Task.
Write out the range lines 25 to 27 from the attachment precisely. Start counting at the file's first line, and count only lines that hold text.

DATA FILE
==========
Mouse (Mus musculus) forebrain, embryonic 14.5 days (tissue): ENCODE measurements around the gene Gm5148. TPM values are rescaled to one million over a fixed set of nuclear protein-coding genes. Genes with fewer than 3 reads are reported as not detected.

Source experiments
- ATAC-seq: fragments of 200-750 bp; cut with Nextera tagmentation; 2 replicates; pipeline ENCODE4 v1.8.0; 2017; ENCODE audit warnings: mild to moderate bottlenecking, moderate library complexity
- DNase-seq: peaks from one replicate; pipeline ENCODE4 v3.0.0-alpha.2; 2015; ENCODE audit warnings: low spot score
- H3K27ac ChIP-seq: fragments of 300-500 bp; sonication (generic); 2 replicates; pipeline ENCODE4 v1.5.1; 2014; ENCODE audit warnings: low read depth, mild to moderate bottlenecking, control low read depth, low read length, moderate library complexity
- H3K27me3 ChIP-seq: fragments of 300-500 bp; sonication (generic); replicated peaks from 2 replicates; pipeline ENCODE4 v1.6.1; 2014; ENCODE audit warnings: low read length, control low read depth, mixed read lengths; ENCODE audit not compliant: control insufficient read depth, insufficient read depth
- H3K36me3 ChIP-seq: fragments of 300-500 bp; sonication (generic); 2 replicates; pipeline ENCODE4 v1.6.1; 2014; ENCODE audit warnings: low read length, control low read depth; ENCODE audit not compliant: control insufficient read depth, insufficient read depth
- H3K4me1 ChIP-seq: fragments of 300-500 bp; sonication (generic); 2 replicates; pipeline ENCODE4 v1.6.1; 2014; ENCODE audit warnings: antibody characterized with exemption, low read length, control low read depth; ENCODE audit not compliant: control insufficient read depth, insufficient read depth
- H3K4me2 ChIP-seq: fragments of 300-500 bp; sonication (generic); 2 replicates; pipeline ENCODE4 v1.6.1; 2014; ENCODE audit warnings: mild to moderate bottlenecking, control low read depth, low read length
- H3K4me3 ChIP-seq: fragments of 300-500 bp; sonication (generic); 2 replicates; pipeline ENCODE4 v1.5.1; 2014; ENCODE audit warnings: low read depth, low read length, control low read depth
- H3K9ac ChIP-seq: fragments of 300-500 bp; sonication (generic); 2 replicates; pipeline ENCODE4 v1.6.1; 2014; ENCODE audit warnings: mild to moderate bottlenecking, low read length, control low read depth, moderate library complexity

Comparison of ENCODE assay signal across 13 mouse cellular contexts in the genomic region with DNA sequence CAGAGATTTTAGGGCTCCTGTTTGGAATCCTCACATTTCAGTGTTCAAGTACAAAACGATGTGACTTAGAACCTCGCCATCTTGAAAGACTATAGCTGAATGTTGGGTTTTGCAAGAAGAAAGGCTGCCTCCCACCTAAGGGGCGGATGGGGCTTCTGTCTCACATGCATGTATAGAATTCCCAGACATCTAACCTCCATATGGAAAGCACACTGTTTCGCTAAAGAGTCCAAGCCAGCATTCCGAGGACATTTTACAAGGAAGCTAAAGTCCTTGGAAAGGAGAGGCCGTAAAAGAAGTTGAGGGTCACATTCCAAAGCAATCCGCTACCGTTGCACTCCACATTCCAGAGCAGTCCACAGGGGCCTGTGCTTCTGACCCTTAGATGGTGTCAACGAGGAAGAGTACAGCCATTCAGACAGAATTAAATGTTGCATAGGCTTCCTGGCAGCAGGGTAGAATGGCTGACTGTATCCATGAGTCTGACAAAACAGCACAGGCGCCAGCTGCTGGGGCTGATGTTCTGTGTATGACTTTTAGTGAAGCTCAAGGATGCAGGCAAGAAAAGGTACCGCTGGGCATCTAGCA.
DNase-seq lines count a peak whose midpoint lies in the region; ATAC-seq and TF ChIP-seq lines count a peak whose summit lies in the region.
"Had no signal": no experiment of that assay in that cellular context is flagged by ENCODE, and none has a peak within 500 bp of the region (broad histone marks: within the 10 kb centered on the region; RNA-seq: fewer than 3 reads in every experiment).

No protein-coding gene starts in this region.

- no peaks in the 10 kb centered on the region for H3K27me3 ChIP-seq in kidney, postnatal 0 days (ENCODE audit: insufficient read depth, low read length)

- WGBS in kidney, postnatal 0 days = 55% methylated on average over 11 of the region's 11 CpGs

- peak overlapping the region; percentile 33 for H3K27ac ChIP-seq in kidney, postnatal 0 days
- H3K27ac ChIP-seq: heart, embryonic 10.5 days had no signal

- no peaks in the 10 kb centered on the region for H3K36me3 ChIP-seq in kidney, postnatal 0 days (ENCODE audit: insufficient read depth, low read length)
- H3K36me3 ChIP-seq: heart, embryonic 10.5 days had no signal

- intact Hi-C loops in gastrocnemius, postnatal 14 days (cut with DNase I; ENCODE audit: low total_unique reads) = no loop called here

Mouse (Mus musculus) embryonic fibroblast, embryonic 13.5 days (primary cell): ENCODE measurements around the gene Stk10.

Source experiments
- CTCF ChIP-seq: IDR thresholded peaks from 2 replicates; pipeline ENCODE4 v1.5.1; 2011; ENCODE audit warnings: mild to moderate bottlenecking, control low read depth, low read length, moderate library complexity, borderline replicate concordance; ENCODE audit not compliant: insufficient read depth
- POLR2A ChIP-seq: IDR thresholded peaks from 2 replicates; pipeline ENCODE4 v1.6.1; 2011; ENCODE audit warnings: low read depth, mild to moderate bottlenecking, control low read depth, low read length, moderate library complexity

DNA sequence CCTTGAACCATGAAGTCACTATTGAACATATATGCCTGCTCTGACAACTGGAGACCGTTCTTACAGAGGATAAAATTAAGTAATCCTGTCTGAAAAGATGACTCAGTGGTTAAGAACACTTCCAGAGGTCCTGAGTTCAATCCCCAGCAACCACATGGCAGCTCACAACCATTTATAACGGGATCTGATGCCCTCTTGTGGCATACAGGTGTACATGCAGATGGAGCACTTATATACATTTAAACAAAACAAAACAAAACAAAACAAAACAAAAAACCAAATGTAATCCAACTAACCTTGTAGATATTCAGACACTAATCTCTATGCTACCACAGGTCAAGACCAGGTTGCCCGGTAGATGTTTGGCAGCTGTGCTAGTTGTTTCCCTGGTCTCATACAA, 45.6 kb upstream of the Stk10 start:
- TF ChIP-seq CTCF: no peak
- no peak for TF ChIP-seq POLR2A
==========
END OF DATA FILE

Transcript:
- CTCF ChIP-seq: IDR thresholded peaks from 2 replicates; pipeline ENCODE4 v1.5.1; 2011; ENCODE audit warnings: mild to moderate bottlenecking, control low read depth, low read length, moderate library complexity, borderline replicate concordance; ENCODE audit not compliant: insufficient read depth
- POLR2A ChIP-seq: IDR thresholded peaks from 2 replicates; pipeline ENCODE4 v1.6.1; 2011; ENCODE audit warnings: low read depth, mild to moderate bottlenecking, control low read depth, low read length, moderate library complexity

DNA sequence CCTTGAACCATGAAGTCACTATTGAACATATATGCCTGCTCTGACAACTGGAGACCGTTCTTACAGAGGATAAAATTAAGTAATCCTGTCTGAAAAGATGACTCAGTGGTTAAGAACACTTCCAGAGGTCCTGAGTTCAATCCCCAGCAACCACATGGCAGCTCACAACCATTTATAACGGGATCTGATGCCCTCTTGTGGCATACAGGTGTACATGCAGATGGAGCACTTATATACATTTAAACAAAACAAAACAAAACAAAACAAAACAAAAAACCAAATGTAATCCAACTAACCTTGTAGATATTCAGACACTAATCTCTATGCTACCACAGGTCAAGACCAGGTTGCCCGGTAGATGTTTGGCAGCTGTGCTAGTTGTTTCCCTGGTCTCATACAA, 45.6 kb upstream of the Stk10 start: